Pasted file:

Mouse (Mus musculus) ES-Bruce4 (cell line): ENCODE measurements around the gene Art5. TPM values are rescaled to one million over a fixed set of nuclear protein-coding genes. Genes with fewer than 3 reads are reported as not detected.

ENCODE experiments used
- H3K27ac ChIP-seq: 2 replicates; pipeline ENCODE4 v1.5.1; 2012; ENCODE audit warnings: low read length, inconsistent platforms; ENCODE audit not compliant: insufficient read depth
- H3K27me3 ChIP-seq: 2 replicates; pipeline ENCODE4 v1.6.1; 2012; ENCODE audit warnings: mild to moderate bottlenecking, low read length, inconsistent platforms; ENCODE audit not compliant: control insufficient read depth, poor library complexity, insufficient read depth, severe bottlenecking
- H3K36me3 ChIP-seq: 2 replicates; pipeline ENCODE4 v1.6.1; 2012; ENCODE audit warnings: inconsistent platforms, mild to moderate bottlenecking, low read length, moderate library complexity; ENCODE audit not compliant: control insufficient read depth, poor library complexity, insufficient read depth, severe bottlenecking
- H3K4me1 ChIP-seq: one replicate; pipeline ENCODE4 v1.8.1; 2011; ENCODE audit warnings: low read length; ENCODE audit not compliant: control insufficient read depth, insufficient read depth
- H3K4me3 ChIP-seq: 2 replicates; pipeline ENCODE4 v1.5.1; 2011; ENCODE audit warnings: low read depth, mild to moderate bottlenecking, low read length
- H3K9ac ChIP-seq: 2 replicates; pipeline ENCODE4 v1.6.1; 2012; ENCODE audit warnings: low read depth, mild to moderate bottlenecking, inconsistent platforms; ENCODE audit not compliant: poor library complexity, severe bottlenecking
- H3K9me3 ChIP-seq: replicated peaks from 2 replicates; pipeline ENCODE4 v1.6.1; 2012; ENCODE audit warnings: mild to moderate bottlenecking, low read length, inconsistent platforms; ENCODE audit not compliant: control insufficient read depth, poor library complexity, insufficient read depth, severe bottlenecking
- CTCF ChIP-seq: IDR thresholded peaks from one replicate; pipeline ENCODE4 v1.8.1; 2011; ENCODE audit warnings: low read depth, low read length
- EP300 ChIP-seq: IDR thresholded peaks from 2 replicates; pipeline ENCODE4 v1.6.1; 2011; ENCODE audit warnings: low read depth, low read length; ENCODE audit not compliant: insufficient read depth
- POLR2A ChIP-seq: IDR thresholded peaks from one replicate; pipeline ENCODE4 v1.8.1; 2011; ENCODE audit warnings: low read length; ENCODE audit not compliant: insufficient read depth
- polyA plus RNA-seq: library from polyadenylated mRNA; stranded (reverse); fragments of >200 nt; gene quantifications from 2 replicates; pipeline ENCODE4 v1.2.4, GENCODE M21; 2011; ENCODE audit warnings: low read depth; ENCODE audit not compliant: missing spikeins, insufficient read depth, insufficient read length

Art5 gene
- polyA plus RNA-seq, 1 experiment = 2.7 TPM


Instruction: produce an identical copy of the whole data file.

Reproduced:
Mouse (Mus musculus) ES-Bruce4 (cell line): ENCODE measurements around the gene Art5. TPM values are rescaled to one million over a fixed set of nuclear protein-coding genes. Genes with fewer than 3 reads are reported as not detected.

ENCODE experiments used
- H3K27ac ChIP-seq: 2 replicates; pipeline ENCODE4 v1.5.1; 2012; ENCODE audit warnings: low read length, inconsistent platforms; ENCODE audit not compliant: insufficient read depth
- H3K27me3 ChIP-seq: 2 replicates; pipeline ENCODE4 v1.6.1; 2012; ENCODE audit warnings: mild to moderate bottlenecking, low read length, inconsistent platforms; ENCODE audit not compliant: control insufficient read depth, poor library complexity, insufficient read depth, severe bottlenecking
- H3K36me3 ChIP-seq: 2 replicates; pipeline ENCODE4 v1.6.1; 2012; ENCODE audit warnings: inconsistent platforms, mild to moderate bottlenecking, low read length, moderate library complexity; ENCODE audit not compliant: control insufficient read depth, poor library complexity, insufficient read depth, severe bottlenecking
- H3K4me1 ChIP-seq: one replicate; pipeline ENCODE4 v1.8.1; 2011; ENCODE audit warnings: low read length; ENCODE audit not compliant: control insufficient read depth, insufficient read depth
- H3K4me3 ChIP-seq: 2 replicates; pipeline ENCODE4 v1.5.1; 2011; ENCODE audit warnings: low read depth, mild to moderate bottlenecking, low read length
- H3K9ac ChIP-seq: 2 replicates; pipeline ENCODE4 v1.6.1; 2012; ENCODE audit warnings: low read depth, mild to moderate bottlenecking, inconsistent platforms; ENCODE audit not compliant: poor library complexity, severe bottlenecking
- H3K9me3 ChIP-seq: replicated peaks from 2 replicates; pipeline ENCODE4 v1.6.1; 2012; ENCODE audit warnings: mild to moderate bottlenecking, low read length, inconsistent platforms; ENCODE audit not compliant: control insufficient read depth, poor library complexity, insufficient read depth, severe bottlenecking
- CTCF ChIP-seq: IDR thresholded peaks from one replicate; pipeline ENCODE4 v1.8.1; 2011; ENCODE audit warnings: low read depth, low read length
- EP300 ChIP-seq: IDR thresholded peaks from 2 replicates; pipeline ENCODE4 v1.6.1; 2011; ENCODE audit warnings: low read depth, low read length; ENCODE audit not compliant: insufficient read depth
- POLR2A ChIP-seq: IDR thresholded peaks from one replicate; pipeline ENCODE4 v1.8.1; 2011; ENCODE audit warnings: low read length; ENCODE audit not compliant: insufficient read depth
- polyA plus RNA-seq: library from polyadenylated mRNA; stranded (reverse); fragments of >200 nt; gene quantifications from 2 replicates; pipeline ENCODE4 v1.2.4, GENCODE M21; 2011; ENCODE audit warnings: low read depth; ENCODE audit not compliant: missing spikeins, insufficient read depth, insufficient read length

Art5 gene
- polyA plus RNA-seq, 1 experiment = 2.7 TPM